- I will not get upset when plans change
Children all too frequently cry, pout, complain, and even throw temper tantrums when they don’t get their way. The character quality of flexibility recognises that such behaviour is wrong. It is not only wrong, but creates extremely difficult situations for both parents and teachers alike. Sometimes these wrong behaviours are simply learned. Children learn that when they cry, they get their way and when they pout, parents or teachers give in. Teaching flexibility helps to counteract such manipulative behaviour by encouraging self-control, patience, and discretion.
- I will look for the good in changes
Flexibility is optimistic in that it looks for the good in something. The word optimistic comes from the same Latin root as optimum, which means “best.” A flexible child considers a change in light of its benefits and looks for the best to happen as a result of the change. Even cancelled outings or rescheduled activities offer some kind of good. By looking for the good in something rather than the worst, a flexible child usually finds it.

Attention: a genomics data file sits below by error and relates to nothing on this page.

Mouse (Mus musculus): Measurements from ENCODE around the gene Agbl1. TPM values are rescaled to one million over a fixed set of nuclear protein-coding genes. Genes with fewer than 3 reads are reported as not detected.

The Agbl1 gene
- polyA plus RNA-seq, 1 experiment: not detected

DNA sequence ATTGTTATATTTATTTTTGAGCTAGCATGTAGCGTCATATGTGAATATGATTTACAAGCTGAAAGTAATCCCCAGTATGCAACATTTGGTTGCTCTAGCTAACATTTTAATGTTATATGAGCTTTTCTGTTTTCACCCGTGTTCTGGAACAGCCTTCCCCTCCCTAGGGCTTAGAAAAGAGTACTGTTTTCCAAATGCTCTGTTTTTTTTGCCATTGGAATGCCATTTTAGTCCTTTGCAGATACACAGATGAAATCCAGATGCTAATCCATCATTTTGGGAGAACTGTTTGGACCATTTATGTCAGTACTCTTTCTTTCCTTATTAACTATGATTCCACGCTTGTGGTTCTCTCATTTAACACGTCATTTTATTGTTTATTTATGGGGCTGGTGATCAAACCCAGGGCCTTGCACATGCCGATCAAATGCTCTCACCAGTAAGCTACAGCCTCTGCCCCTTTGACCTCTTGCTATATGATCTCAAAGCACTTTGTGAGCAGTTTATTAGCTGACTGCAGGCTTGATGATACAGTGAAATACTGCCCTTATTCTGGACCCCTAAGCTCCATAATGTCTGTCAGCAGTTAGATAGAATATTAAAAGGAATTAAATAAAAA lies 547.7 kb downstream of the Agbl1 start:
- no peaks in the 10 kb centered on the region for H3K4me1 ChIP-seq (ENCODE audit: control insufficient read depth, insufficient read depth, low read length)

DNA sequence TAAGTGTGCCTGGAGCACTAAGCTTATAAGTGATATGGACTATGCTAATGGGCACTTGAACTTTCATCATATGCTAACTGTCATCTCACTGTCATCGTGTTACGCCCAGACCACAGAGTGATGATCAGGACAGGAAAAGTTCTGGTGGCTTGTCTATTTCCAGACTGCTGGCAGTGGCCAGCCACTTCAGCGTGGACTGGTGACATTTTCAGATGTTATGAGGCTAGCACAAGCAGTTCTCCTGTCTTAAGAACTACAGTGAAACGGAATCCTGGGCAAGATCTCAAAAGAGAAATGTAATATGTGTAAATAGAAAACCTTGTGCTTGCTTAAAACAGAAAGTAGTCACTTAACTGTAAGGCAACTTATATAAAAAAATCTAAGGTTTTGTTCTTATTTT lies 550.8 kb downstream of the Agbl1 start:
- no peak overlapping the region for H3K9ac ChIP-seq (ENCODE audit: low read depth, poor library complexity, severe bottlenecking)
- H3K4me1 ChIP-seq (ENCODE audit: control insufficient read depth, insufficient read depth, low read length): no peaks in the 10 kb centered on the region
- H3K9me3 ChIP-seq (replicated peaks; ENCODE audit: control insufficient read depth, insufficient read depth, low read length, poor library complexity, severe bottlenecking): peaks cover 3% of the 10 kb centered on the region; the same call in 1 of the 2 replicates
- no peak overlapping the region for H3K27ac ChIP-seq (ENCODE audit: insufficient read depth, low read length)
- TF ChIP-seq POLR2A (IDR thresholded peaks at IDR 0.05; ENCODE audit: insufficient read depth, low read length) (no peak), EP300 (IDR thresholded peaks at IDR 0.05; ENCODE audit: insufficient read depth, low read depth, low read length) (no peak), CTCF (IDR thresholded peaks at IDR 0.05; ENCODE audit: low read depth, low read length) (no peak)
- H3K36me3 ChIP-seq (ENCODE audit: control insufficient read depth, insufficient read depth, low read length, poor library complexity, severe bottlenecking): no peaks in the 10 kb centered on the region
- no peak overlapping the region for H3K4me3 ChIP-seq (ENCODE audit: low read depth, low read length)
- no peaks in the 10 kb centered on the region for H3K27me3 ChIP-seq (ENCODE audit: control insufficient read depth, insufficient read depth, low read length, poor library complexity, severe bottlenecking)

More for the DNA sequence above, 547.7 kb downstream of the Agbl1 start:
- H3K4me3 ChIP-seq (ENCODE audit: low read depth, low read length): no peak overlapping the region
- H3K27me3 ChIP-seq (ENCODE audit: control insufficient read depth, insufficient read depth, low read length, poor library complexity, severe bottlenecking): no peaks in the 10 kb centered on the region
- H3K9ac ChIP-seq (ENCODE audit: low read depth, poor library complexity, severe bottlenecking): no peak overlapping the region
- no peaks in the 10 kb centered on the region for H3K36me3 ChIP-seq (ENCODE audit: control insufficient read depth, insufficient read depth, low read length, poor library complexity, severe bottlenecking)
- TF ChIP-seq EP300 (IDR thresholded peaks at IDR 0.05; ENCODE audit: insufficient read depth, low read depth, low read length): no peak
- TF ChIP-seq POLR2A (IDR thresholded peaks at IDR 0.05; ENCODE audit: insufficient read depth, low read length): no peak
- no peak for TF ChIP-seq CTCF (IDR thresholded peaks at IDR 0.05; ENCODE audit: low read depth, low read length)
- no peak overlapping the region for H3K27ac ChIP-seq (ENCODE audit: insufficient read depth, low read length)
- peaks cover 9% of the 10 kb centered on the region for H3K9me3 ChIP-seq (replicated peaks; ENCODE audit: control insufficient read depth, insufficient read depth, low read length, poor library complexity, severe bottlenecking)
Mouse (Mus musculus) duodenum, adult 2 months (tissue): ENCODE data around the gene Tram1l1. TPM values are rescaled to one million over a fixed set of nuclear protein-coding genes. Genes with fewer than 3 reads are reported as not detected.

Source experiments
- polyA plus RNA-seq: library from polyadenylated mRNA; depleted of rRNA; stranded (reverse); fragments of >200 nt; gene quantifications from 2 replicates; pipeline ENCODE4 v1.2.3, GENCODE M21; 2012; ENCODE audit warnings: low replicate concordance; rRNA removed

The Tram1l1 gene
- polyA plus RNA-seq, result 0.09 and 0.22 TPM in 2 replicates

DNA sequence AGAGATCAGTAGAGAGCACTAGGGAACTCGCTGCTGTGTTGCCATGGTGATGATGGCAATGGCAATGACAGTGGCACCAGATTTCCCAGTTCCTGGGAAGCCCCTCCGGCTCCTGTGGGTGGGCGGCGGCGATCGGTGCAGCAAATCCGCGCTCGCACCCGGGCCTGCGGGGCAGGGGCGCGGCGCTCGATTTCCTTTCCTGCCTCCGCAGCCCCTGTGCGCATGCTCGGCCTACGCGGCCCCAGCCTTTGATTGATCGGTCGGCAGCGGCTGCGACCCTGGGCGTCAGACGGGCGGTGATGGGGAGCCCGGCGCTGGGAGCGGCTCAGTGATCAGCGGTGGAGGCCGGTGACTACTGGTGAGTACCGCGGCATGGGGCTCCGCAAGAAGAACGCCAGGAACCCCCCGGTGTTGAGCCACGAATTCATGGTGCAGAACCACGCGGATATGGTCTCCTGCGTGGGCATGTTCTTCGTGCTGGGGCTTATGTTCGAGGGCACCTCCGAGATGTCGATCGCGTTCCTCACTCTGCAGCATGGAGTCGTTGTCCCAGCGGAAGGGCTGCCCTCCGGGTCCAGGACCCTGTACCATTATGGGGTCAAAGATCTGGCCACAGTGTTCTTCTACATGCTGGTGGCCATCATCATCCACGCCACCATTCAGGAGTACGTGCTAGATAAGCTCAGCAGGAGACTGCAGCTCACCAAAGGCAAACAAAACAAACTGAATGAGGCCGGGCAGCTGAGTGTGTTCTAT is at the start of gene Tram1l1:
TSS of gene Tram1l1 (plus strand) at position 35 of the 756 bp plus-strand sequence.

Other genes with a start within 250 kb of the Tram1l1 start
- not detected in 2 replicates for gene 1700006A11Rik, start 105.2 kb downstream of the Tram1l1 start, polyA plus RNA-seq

- I will respect the decisions of my authorities
The fact is that children and students can’t always understand why things change. They don’t share the same knowledge, experience, or maturity that comes with being a parent or a teacher. Regardless of how much or how little they do understand, they can still respect the position of authority by listening, asking questions, and controlling emotional impulses.
- I will not be stubborn
Stubborn means “remaining stiff and fixed in one place.” The original meaning of the word was considered a compliment. To use the word implied that someone was resolute and steadfast. In the fastpaced and ever-changing world in which children live today, the term refers to those who are obstinate, opinionated, or refuse to bend. Unfortunately, those who refuse to bend often break.
- I will not compromise what is right
While flexibility encourages one to accept change, flexibility does not yield to changes which are legally and morally wrong. Flexibility never excuses wrong behaviour by blaming it on others, including authorities. It doesn’t say “I was just following orders,” because it knows and holds fast to what is right.
–Character First! Education Series 3